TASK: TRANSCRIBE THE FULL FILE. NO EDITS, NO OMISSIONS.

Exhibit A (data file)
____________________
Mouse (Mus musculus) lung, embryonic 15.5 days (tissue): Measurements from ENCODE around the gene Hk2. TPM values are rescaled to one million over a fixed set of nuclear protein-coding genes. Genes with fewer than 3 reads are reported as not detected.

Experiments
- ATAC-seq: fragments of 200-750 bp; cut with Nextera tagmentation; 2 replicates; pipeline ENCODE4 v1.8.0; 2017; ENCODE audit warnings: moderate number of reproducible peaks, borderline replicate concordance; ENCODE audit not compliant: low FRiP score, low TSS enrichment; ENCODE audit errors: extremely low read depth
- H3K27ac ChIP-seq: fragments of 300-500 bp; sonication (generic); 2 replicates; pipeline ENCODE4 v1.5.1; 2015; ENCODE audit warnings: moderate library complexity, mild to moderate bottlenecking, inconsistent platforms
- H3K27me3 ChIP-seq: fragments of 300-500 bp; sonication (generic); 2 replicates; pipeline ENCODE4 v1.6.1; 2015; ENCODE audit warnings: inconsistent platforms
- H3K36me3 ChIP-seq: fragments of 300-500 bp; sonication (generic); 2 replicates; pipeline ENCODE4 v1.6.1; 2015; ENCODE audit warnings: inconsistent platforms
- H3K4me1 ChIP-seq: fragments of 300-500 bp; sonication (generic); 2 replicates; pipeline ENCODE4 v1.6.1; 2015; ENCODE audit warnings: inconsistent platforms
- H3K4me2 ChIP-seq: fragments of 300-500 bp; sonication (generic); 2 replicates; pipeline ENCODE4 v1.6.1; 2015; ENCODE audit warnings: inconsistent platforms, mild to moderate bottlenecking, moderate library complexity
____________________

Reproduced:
Mouse (Mus musculus) lung, embryonic 15.5 days (tissue): Measurements from ENCODE around the gene Hk2. TPM values are rescaled to one million over a fixed set of nuclear protein-coding genes. Genes with fewer than 3 reads are reported as not detected.

Experiments
- ATAC-seq: fragments of 200-750 bp; cut with Nextera tagmentation; 2 replicates; pipeline ENCODE4 v1.8.0; 2017; ENCODE audit warnings: moderate number of reproducible peaks, borderline replicate concordance; ENCODE audit not compliant: low FRiP score, low TSS enrichment; ENCODE audit errors: extremely low read depth
- H3K27ac ChIP-seq: fragments of 300-500 bp; sonication (generic); 2 replicates; pipeline ENCODE4 v1.5.1; 2015; ENCODE audit warnings: moderate library complexity, mild to moderate bottlenecking, inconsistent platforms
- H3K27me3 ChIP-seq: fragments of 300-500 bp; sonication (generic); 2 replicates; pipeline ENCODE4 v1.6.1; 2015; ENCODE audit warnings: inconsistent platforms
- H3K36me3 ChIP-seq: fragments of 300-500 bp; sonication (generic); 2 replicates; pipeline ENCODE4 v1.6.1; 2015; ENCODE audit warnings: inconsistent platforms
- H3K4me1 ChIP-seq: fragments of 300-500 bp; sonication (generic); 2 replicates; pipeline ENCODE4 v1.6.1; 2015; ENCODE audit warnings: inconsistent platforms
- H3K4me2 ChIP-seq: fragments of 300-500 bp; sonication (generic); 2 replicates; pipeline ENCODE4 v1.6.1; 2015; ENCODE audit warnings: inconsistent platforms, mild to moderate bottlenecking, moderate library complexity